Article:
Title

dianoigo blog Fellowship of Christian Bloggers Christian Blogs - BlogCatalog Blog Directory

Tuesday, 14 June 2016

Defining the Gospel: Acts 8:12 vs. 1 Cor. 15:3-4 in the Christadelphian Statement of Faith

The Birmingham Amended Statement of Faith contains a clear judgment on the relative valuation of the definitions of the gospel found in Acts 8:12 and in 1 Cor. 15:3-4. Specifically, one article of the BASF is devoted to affirming that Acts 8:12 adequately defines the gospel,1 while another is devoted to denying that 1 Cor. 15:3-4 adequately defines the gospel.2 In the older 1877 Birmingham Statement of Faith, the antithesis is explicit: 'the Gospel is not the death, burial and resurrection of Christ merely, but "the things concerning the kingdom of God and the name of Jesus Christ."'3

When we compare Acts 8:12 to 1 Cor. 15:3-5,4 which of the two carries more weight as a definition of the gospel? Acts 8:12 summarizes a particular proclamation of the gospel within an historical narrative. The narrator gives no indication that his description here is weightier than his various other ways of summarizing the content of the apostolic kerygma. Nor does Luke explicitly identify the propositional content that is abbreviated in Acts 8:12. It must be reconstructed by conjecture; and the definition of 'the things concerning the kingdom of God and the name of Jesus Christ' offered in the BASF does not seem to be the most plausible reconstruction, for reasons I hope to explore in a subsequent post. By contrast, in 1 Cor. 15:1-3, Paul explicitly states his intention to remind the readers of the gospel that he preached to them, and by which they are being saved. He then offers a series of propositions which he declares to be 'of first importance', namely, 'that Christ died for our sins in accordance with the Scriptures, that he was buried, that he was raised on the third day in accordance with the Scriptures, and that he appeared to Cephas, then to the twelve.'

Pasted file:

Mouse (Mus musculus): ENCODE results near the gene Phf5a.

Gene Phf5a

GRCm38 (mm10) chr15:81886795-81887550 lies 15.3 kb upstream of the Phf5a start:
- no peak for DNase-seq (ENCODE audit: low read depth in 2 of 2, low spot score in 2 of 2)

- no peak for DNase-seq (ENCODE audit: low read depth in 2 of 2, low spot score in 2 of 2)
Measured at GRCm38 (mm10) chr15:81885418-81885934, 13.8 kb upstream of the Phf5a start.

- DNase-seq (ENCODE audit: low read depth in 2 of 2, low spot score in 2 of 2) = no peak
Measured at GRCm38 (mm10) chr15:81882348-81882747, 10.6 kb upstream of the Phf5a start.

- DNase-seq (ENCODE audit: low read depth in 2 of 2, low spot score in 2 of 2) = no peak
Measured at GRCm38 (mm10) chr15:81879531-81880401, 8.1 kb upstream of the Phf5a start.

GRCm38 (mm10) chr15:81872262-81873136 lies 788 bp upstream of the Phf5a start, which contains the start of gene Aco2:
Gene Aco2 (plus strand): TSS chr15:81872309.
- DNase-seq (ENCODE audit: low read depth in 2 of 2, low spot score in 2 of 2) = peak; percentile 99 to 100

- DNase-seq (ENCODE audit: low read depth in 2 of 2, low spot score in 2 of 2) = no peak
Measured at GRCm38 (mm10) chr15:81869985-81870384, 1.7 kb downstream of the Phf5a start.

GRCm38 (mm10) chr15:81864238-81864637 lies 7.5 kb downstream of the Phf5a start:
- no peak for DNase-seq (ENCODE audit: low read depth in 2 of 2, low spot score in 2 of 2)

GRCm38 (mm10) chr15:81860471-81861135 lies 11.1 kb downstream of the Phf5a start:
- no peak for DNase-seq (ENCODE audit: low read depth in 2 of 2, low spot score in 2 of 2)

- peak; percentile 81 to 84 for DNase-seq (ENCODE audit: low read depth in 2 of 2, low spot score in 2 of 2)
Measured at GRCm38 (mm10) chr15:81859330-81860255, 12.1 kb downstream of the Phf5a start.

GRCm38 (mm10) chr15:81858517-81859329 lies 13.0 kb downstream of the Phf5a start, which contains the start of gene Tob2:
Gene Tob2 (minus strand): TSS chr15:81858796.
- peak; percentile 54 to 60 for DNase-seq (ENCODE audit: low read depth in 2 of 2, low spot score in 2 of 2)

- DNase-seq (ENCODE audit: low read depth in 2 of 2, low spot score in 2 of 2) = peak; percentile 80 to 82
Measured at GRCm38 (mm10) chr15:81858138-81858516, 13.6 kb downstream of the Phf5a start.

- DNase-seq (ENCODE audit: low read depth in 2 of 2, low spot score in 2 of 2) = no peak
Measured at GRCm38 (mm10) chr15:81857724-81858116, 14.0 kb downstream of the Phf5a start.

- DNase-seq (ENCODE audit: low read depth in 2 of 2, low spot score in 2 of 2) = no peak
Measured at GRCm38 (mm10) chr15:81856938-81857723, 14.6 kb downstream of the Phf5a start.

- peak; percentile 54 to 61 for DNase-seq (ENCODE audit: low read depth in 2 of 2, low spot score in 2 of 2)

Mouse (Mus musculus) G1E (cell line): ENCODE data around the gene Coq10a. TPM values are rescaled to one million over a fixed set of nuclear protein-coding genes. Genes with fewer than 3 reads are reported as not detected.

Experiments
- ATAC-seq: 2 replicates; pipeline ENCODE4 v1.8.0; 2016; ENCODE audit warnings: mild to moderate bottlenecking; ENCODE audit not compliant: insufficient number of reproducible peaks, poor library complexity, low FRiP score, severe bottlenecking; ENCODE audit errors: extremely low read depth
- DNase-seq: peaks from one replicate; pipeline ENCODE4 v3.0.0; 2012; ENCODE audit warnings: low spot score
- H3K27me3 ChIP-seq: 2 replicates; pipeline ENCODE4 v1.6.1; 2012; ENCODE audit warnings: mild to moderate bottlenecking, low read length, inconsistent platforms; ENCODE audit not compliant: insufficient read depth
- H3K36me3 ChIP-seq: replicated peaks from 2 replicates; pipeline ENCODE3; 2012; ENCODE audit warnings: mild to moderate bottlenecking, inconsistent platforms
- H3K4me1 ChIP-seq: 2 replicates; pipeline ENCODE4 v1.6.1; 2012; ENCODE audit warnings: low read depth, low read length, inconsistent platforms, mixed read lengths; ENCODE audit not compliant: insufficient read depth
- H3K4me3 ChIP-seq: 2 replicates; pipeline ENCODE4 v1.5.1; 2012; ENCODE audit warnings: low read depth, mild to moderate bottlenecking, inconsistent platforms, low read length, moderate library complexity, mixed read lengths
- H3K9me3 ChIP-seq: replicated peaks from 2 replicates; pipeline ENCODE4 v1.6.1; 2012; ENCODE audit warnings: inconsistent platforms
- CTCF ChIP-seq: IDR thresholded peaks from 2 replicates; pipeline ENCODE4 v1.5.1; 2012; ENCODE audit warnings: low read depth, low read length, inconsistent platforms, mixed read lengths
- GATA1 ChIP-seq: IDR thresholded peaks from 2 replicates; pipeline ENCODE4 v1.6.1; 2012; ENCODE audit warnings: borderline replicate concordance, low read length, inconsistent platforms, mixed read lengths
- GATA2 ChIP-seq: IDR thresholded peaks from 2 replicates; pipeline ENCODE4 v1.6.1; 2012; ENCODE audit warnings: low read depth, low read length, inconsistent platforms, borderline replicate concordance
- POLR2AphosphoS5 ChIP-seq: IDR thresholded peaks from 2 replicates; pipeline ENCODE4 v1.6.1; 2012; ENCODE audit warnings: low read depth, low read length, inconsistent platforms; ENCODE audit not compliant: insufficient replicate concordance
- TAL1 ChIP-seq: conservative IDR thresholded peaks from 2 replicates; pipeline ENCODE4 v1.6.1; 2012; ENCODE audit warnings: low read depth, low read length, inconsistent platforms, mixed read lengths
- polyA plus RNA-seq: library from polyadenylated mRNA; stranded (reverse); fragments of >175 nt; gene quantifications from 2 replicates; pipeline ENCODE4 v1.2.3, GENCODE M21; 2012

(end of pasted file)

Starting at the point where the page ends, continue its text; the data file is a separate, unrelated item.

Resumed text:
In order to subordinate 1 Cor. 15:3-4 to Acts 8:12 in the way the BASF does, one must assert that for Paul, 'the things concerning the kingdom of God' (and, indeed, other 'things concerning the name of Jesus Christ') are also 'of first importance' in his gospel, essential to understand and believe prior to baptism. Now, every Christadelphian would agree that the doctrine of the resurrection of the dead is a vital component of 'the things concerning the kingdom of God'.5 If Paul, too, regarded this doctrine as a prerequisite for valid baptism, we would expect him to regard anyone ignorant of this doctrine as effectively unbaptized, i.e. non-believers. Yet this is precisely what Paul does not do.

Immediately after reminding his readers of his gospel, Paul addresses some 'of you' who 'say that there is no resurrection of the dead' (1 Cor. 15:12). 'You', of course, refers to 'the church of God that is in Corinth... those sanctified in Christ Jesus, called to be saints' (1 Cor. 1:2). There are members of the church in Corinth who do not believe in the resurrection of the dead. The problem appears not to be apostasy (cp. 2 Tim. 2:17-18), but simple ignorance: 'some have no knowledge of God' (1 Cor. 15:34).
[Paul] does not question their loyalty to the gospel... but seeks to establish at the outset their common ground. They are not willfully perverting what he preached but are confused about a central tenet... The Corinthians' belief is confused, which suggests that they accepted the gospel without fully understanding the facts that lie at its foundation'6